By Alanna Nash
Updated March 22, 1996 at 05:00 AM EST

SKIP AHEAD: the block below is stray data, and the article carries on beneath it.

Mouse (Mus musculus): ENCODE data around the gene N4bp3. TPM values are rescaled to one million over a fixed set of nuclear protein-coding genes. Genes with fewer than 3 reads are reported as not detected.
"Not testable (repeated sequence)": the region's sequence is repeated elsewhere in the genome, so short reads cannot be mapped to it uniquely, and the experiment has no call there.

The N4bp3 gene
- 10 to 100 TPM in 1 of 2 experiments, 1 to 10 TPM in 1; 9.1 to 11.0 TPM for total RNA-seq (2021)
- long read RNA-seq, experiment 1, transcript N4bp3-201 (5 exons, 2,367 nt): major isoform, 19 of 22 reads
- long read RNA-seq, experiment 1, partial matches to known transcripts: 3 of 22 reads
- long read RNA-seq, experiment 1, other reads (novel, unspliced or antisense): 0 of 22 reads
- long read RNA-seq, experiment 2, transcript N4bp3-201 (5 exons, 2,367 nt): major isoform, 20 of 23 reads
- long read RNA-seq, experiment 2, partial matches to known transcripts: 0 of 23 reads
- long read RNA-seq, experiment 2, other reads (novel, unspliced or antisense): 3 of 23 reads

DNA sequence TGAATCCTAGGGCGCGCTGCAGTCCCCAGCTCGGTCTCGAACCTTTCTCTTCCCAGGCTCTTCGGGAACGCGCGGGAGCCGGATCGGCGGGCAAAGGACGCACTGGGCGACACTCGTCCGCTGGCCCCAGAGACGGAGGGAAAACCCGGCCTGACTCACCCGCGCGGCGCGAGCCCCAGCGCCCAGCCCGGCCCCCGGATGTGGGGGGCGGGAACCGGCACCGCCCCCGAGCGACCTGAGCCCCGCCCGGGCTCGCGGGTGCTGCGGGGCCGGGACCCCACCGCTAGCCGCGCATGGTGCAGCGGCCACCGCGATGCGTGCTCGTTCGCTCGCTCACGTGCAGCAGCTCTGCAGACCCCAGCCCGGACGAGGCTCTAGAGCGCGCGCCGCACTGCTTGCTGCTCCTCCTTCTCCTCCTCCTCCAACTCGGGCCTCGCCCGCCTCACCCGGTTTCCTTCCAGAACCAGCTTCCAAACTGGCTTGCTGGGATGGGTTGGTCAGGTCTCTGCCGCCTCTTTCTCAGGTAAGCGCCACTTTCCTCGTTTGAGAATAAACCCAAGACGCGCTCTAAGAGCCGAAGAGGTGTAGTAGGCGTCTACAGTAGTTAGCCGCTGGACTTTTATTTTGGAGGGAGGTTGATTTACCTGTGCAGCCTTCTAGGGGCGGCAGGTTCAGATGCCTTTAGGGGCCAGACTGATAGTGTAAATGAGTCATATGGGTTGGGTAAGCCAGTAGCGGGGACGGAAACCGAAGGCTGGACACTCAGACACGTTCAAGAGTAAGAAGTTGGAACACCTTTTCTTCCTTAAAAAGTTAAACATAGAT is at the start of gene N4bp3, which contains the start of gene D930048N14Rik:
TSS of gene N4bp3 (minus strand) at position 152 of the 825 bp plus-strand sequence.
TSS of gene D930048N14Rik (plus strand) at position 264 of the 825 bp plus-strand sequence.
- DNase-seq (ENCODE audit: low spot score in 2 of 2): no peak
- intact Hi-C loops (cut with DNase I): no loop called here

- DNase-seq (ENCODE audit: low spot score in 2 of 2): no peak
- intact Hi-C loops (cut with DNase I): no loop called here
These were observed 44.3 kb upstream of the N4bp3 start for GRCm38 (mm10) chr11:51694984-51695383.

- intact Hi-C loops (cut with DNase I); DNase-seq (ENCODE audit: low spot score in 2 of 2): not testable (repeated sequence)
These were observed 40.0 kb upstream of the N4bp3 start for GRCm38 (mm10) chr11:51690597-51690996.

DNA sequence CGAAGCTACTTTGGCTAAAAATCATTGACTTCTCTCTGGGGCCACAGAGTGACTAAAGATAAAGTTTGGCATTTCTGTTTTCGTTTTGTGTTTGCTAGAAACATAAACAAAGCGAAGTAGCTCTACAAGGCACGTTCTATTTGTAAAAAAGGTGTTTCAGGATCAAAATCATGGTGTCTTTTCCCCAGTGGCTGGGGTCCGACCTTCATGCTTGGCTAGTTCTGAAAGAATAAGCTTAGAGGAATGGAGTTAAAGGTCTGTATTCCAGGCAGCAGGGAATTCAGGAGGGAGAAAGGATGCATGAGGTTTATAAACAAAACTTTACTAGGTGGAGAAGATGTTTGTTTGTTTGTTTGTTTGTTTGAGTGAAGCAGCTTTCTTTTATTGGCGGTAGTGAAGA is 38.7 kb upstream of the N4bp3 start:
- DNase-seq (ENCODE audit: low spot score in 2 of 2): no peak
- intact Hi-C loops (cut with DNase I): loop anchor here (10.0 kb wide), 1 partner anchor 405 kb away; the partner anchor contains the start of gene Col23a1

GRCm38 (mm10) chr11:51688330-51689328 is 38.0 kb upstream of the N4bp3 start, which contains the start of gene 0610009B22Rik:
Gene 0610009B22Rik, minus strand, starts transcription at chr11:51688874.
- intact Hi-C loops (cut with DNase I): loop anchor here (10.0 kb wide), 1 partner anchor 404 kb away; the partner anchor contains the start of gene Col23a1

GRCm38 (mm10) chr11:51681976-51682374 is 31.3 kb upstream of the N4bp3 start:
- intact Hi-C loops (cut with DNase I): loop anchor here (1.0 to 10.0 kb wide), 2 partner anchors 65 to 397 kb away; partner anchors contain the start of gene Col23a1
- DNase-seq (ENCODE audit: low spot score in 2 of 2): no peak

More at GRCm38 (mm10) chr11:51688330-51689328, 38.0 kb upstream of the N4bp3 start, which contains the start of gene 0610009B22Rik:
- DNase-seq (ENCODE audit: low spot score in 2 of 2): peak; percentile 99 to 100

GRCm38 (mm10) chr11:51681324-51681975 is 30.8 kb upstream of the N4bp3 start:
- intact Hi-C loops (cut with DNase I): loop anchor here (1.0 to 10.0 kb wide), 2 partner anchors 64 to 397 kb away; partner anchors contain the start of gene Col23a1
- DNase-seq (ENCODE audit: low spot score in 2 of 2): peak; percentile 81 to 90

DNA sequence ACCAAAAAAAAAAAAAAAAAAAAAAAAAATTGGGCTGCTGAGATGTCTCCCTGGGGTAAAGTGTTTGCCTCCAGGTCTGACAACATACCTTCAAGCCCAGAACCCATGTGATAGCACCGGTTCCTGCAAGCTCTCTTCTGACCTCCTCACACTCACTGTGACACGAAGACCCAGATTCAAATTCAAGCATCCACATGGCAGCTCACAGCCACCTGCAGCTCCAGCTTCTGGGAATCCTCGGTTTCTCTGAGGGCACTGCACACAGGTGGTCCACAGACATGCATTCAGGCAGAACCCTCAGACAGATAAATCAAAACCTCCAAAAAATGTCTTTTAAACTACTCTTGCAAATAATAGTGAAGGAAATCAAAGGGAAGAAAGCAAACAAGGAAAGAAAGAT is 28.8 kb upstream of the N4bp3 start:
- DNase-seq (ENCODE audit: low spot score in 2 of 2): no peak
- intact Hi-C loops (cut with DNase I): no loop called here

Robert Earl Keen’s second live album, No. 2 Live Dinner, is supposed to signal his transition from Lone Star folk singer to roadhouse rocker. In goosing 13 of his best-loved songs (”Gringo Honeymoon”) and serving up two new ones, Keen sounds livelier but never erupts into a powerhouse. That’s okay — his sandpaper-and-sawdust vocals are welcome anytime.